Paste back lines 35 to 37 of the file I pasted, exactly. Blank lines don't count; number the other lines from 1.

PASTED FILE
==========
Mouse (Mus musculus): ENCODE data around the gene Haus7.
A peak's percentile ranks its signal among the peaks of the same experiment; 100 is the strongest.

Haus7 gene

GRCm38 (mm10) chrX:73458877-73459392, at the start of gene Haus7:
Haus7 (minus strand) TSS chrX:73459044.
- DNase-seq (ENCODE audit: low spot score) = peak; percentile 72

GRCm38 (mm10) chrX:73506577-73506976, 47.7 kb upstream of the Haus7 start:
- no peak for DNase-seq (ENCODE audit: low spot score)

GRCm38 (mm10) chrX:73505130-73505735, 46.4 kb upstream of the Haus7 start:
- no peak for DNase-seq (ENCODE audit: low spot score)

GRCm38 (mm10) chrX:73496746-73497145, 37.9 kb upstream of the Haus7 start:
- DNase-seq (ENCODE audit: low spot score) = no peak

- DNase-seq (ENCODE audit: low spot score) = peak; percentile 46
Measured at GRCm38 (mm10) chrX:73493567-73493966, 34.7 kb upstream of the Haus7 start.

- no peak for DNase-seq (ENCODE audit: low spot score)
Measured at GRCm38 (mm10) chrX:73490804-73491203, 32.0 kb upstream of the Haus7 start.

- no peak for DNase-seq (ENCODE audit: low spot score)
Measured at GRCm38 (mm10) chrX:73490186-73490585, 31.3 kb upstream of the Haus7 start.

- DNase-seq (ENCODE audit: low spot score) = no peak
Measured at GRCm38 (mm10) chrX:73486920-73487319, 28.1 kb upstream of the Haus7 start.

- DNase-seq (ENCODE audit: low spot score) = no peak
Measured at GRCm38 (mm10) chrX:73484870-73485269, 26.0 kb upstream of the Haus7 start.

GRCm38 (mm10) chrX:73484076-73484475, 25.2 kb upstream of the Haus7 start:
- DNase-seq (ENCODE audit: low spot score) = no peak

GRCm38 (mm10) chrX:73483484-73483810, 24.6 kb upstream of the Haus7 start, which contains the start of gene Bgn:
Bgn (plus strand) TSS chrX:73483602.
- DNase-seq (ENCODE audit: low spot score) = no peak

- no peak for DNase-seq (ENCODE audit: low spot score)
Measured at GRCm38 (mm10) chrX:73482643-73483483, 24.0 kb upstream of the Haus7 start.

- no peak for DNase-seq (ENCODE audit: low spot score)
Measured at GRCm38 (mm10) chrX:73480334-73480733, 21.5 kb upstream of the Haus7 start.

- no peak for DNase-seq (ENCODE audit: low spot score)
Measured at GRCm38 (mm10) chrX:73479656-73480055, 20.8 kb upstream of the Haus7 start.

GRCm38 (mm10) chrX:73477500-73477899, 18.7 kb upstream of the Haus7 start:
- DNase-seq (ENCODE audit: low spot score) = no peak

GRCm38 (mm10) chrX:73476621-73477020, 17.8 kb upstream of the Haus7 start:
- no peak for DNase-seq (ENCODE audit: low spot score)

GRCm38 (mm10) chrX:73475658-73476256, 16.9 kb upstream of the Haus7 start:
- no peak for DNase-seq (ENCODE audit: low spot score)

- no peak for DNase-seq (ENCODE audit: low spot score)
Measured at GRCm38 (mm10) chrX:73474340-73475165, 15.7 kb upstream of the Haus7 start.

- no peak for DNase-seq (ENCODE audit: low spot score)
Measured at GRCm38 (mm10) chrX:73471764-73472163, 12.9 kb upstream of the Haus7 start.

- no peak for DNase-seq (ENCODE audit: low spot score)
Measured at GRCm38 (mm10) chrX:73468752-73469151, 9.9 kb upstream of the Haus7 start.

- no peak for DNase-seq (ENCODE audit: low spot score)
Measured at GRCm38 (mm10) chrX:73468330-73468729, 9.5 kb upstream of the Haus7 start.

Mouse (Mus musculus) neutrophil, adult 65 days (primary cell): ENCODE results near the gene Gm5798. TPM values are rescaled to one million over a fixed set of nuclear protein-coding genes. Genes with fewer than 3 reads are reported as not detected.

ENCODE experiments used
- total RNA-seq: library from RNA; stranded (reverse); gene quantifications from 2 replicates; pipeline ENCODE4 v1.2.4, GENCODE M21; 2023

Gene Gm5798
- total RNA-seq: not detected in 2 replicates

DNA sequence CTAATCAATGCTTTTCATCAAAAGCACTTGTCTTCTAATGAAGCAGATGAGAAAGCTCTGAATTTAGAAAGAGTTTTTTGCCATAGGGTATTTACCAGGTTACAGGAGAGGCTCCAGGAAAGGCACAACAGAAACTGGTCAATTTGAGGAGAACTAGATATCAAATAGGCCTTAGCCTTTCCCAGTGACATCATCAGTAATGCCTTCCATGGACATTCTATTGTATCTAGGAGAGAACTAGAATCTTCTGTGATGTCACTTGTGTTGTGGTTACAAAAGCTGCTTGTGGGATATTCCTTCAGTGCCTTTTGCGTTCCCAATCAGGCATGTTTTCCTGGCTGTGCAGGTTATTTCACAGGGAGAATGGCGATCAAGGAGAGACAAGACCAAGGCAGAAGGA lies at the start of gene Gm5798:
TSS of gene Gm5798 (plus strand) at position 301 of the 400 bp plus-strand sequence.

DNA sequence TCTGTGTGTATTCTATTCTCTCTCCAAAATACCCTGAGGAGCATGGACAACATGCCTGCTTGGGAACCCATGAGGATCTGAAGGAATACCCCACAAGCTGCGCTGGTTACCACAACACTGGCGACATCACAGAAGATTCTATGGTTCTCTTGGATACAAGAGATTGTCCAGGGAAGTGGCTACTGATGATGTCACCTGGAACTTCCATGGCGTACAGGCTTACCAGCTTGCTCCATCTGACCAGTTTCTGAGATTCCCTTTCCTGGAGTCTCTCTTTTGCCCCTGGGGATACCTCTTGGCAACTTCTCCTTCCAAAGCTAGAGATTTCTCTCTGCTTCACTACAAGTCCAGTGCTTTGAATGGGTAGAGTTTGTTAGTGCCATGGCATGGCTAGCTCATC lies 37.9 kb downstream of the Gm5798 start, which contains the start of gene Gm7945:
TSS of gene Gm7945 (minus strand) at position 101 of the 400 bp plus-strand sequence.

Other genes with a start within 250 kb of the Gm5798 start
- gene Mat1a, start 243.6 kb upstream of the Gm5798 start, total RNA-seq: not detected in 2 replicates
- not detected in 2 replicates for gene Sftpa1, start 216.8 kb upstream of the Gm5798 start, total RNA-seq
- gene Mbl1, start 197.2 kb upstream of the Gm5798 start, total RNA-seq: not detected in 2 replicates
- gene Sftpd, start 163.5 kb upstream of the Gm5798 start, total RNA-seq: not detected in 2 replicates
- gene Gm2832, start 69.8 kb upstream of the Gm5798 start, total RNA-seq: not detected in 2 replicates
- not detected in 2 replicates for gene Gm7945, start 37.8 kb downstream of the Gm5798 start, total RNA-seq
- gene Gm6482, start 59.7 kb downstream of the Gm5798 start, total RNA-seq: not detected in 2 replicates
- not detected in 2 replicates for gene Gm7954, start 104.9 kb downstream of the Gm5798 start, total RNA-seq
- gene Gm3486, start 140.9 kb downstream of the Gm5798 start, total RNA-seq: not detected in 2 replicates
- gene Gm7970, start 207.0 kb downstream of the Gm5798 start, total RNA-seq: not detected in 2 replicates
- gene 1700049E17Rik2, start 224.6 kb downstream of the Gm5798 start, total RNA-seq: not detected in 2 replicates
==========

- DNase-seq (ENCODE audit: low spot score) = no peak

GRCm38 (mm10) chrX:73476621-73477020, 17.8 kb upstream of the Haus7 start:
- no peak for DNase-seq (ENCODE audit: low spot score)